New Lawyers in New York Must Give First 50 Hours Free

 

(Photo: Jorge Martínez)

Fascinating article in today’s Times, by Anne Barnard:

Starting next year, New York will become the first state to require lawyers to perform unpaid work before being licensed to practice, the state’s chief judge announced on Tuesday, describing the rule as a way to help the growing number of people who cannot afford legal services.

The approximately 10,000 lawyers who apply to the New York State Bar each year will have to demonstrate that they have performed 50 hours of pro bono work to be admitted, Chief Judge Jonathan Lippman said. He said the move was intended to provide about a half-million hours of badly needed legal services to those with urgent problems, like foreclosure and domestic violence.

I have no idea how this will play out, but I wouldn’t be surprised if the new measure produces a few unintended consequences. Will it, e.g., discourage some lawyers from applying to the New York Bar? Will the flood of pro bono work from inexperienced lawyers actually produce the desired result? Will there arise a market in swapping/buying/fraudulently claiming pro bono hours? I am sure some people will frame this measure as a tax on lawyers, New York-style. And it will be interesting to see whether/when other states follow.

Also: what would happen if newly minted doctors were similarly seconded into pro-bono work?

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  1. Seminymous Coward says:

    To hear them talk, 50 hours is about how much a new lawyer at a big NY firm works on a normal Tuesday, so I don’t think it’ll have a major impact.

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  2. Rexter says:

    OK, here’s the plan: We gonna have a bunch unlicensed “lawyers”, with zero experience, try to save your home from foreclosure. Sure, they might f**k it up, but they’ll f**k it up for free!! The bar calls it pro bono, but it’s more like amatuer bono.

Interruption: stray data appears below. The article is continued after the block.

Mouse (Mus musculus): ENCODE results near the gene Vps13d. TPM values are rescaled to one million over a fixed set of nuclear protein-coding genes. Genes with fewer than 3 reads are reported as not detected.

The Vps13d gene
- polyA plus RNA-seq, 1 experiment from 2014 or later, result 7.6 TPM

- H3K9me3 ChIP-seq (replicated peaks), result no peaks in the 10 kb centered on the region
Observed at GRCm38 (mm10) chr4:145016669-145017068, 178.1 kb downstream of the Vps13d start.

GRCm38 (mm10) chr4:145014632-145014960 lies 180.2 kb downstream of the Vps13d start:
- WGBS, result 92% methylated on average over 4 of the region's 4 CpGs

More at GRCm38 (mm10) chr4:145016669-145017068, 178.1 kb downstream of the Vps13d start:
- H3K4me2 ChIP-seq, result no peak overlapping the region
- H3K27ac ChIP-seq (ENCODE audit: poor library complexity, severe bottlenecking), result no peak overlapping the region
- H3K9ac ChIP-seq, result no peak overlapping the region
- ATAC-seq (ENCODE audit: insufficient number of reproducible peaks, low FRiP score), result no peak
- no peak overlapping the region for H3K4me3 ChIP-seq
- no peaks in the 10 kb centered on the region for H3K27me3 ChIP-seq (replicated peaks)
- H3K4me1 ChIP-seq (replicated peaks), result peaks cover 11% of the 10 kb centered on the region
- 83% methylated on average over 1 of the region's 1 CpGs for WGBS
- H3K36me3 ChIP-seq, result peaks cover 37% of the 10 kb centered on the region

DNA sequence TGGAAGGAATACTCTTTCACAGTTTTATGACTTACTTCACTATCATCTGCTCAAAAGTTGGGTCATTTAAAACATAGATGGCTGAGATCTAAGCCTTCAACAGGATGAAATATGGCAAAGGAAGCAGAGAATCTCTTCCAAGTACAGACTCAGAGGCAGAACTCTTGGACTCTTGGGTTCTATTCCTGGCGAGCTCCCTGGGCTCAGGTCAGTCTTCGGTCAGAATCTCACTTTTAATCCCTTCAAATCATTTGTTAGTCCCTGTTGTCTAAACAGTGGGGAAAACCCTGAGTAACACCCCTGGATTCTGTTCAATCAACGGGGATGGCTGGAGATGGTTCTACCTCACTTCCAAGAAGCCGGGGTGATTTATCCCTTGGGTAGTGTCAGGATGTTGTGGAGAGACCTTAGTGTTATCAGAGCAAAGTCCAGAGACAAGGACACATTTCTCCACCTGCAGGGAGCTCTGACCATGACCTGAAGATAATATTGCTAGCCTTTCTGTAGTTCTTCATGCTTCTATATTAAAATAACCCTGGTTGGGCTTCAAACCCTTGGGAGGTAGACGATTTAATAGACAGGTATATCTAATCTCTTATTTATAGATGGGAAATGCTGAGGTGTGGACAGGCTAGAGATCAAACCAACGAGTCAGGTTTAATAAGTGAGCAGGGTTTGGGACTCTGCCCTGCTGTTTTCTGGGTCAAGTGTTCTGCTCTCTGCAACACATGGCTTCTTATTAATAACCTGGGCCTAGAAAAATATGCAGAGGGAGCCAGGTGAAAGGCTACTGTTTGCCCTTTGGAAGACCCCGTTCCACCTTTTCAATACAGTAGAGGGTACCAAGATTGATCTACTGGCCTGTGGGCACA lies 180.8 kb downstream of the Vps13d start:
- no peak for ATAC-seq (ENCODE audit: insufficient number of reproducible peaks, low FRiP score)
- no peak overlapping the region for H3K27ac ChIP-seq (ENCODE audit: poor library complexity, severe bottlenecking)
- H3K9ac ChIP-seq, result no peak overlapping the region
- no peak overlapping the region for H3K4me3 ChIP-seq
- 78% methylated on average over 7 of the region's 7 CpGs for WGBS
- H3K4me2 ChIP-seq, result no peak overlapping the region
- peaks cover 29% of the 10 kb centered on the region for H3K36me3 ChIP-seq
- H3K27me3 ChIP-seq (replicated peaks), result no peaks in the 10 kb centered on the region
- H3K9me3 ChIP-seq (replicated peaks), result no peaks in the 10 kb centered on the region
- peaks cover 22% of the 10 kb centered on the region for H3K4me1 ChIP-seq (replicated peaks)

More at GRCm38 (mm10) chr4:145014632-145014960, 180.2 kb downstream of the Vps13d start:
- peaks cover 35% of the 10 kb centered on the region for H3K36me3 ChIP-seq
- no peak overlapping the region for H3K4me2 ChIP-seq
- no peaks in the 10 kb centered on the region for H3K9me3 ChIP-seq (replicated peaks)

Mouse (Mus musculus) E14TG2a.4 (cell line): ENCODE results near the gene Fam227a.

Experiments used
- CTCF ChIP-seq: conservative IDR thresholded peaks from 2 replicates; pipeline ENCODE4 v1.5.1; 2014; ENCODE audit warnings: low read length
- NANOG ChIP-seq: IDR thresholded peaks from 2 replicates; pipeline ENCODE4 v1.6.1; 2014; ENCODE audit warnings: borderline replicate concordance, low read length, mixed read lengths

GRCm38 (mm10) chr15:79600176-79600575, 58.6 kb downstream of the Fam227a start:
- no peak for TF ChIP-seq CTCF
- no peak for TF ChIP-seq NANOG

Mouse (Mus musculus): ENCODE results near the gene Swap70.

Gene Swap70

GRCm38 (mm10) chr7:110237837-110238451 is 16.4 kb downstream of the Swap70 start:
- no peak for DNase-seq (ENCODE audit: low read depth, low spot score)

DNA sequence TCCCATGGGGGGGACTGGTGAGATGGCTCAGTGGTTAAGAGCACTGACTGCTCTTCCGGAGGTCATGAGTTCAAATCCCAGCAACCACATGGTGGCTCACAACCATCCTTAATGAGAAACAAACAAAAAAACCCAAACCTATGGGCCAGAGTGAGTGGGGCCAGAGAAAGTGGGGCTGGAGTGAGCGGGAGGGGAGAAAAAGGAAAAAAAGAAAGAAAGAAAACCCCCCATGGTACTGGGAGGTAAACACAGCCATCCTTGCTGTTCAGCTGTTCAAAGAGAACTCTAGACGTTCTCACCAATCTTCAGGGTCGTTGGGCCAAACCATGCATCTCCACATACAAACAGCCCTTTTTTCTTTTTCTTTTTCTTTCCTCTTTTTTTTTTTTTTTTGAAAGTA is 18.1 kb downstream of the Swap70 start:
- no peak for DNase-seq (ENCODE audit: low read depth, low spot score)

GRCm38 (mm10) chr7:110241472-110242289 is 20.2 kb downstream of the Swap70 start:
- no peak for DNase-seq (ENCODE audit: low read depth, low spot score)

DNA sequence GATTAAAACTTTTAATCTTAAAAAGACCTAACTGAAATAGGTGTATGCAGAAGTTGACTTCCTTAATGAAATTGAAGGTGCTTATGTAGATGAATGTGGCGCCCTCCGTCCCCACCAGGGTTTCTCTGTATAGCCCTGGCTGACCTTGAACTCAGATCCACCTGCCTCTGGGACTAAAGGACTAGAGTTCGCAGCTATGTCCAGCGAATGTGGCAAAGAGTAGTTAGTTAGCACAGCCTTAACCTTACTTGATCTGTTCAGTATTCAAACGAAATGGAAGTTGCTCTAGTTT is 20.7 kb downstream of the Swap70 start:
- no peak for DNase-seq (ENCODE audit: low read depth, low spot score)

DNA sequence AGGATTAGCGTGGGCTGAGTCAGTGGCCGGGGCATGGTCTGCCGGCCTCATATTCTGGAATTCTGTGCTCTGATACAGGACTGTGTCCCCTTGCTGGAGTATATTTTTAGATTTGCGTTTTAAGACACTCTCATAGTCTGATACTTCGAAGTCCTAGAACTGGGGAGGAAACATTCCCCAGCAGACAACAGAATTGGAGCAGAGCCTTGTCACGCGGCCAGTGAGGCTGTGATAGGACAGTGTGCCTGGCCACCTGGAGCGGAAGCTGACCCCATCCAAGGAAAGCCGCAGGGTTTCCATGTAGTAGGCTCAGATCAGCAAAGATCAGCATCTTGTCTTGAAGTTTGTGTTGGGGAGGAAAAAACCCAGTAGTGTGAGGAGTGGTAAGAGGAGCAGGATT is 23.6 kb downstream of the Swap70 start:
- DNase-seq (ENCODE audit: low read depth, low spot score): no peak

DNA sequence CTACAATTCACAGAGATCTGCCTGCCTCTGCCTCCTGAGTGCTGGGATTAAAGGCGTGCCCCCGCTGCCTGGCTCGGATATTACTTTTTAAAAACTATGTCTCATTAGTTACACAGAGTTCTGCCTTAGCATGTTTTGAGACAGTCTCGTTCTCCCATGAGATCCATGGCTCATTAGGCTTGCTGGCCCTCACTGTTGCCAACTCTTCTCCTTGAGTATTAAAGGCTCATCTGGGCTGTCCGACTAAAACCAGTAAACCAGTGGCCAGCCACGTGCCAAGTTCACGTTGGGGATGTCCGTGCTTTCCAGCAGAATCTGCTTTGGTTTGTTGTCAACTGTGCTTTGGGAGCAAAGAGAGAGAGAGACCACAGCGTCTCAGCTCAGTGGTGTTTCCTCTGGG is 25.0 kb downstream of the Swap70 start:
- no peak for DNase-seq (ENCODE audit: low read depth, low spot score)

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    • alex in chicago says:

      I think you overestimate the difficulty of this work. Most of their clients are going to lose no matter what (the facts are that they have a mortgage that they haven’t been paying).

      I did this work my summer after 1 year of law school and made no mistakes. Essentially you job is to:
      1. File stock motions that give your client some extra time in the house.
      2. File simple responses to the bank’s complaint and motions.
      3. If your client HAS paid his/her bills, submit the evidence + a motion for dismissal and easily win.

      All of this pro bono work on foreclosures is rubbish anyways because if you can read, you can do it yourself.

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  3. Mordechai says:

    I imagine a lot of new lawyers will have pro bono hours from time spent in clinic during Law School.

    And doctors work well over 50 hours ‘pro bono’ before they can practice – it’s called ‘residency’ (OK, not literally).

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    • CB says:

      “I imagine a lot of new lawyers will have pro bono hours from time spent in clinic during Law School.”

      You imagine wrong. Clinics are entirely optional and difficult to get into at most schools even for those who apply. My law school offered 32 spots a year for a graduating class of 150.

      Facts > imagination.

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      • Goldenlull says: